3. Applying Principles of Good Governance to Schools

Principles of corporate governance must be considered and applied in light of the complex school environment.

Complex Environment

Unlike traditional companies, a school operates on a not-for-profit basis; its stakeholders have long term personal and emotional investments, relationships and friendships; participation in the School may cover many generations of family members; members of the Board participate on a voluntary basis; the School is engaged in the education, development and welfare of children; and teachers are expected to be dedicated and provide a contribution well beyond the normal teaching day.

Schools rely on family philanthropy, legacies and benefactors. It is not a simple matter for disaffected stakeholders to change allegiances. It is not a simple matter for disaffected stakeholders to change allegiances. Changing schools can be a traumatic and expensive exercise.

It is pivotal to good governance that the Board recognises and manages the School’s main stakeholder groups. The management of stakeholders requires skill and tact and relationships must be delicately balanced at all times.

The main stakeholder groups are depicted in the following diagram:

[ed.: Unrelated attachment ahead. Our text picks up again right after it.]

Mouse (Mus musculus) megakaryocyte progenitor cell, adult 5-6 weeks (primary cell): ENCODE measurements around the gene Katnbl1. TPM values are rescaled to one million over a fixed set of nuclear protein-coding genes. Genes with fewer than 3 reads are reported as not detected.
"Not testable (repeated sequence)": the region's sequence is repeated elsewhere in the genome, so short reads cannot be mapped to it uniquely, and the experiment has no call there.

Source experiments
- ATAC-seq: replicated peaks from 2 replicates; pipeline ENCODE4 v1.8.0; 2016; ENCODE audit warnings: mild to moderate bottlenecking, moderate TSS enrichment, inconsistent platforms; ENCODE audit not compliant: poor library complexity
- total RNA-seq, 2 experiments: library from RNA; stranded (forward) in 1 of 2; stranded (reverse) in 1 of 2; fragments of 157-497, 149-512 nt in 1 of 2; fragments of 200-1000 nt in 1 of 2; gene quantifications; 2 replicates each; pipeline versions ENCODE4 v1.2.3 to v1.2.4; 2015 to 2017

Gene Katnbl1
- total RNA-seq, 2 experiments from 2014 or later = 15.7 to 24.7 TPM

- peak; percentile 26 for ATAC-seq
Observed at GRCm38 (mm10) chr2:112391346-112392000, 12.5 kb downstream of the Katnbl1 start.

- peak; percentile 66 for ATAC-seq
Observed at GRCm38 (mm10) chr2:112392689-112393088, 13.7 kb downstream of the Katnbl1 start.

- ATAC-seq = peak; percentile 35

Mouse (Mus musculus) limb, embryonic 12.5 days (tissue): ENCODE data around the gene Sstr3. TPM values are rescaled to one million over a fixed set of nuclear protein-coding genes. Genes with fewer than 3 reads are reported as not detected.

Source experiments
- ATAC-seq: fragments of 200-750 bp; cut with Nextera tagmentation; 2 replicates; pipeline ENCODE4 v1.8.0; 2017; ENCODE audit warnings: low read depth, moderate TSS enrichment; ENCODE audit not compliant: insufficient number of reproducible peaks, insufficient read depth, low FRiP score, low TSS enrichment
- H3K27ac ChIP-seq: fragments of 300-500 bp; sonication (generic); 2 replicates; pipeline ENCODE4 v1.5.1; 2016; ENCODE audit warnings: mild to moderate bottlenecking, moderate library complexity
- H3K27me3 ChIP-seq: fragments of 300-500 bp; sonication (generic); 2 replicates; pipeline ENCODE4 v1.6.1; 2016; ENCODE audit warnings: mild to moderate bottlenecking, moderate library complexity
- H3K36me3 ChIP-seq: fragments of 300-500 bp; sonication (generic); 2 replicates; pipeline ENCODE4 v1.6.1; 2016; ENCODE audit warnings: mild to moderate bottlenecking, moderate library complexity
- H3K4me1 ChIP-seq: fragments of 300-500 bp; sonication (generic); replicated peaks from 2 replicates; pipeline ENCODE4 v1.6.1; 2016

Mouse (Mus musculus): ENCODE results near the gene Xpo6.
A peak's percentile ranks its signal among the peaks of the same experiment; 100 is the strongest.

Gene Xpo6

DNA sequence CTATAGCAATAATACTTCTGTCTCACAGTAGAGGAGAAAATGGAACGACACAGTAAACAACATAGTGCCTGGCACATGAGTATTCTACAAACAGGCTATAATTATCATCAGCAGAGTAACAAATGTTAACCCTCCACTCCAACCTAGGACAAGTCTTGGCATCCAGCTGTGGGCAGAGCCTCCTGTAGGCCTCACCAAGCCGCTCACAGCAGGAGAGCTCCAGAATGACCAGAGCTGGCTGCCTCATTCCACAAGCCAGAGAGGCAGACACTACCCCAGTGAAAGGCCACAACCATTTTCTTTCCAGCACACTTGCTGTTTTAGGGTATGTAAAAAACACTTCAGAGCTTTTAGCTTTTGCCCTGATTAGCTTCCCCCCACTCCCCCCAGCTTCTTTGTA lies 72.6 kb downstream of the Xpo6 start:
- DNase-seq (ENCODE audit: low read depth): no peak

Diagram of stakeholder groups

Commercial Directors

The members of a school Board have a wide range of interests, specialities, skills and backgrounds. They are not required to have experience in the corporate Boardroom or be financially or commercially focussed. They may be educators, religious nominees or representatives of parent or affiliate groups.

In contrast to many commercial Boards, the goals of the School extend beyond financial performance. Some experienced company directors have difficulty in adjusting to the non-commercial environment of a school Board. The company director must understand that the School Board is a different environment.


It is often the case that parents of current students sit on the School Board.  This brings both benefits and difficulties.

Parent Board Members are alive to the issues of the day and can provide important feedback to the Board. They are keen to ensure that the school meets the current and future needs of the students.

By the same token, parent Board Members are usually more accessible to stakeholders than non-parent Board Members and consequently may be subjected to greater pressure or scrutiny. It can be the case that parent Board Members are sought out by parents focussed on securing the best outcome for particular child or their particular issue rather than looking at the interests of the school as a whole.  Parent Board Members often become targets for those with complaints, grievances or causes. This is a common issue for School Boards and requires clear guidelines to assist Board Members on how to deal with such situations.

There is no universal model of good governance for schools. Rather a good governance structure requires a review of the particular school’s unique context and culture.  A governance structure will only be effective if it acknowledges the environment and particular context within which the school operates.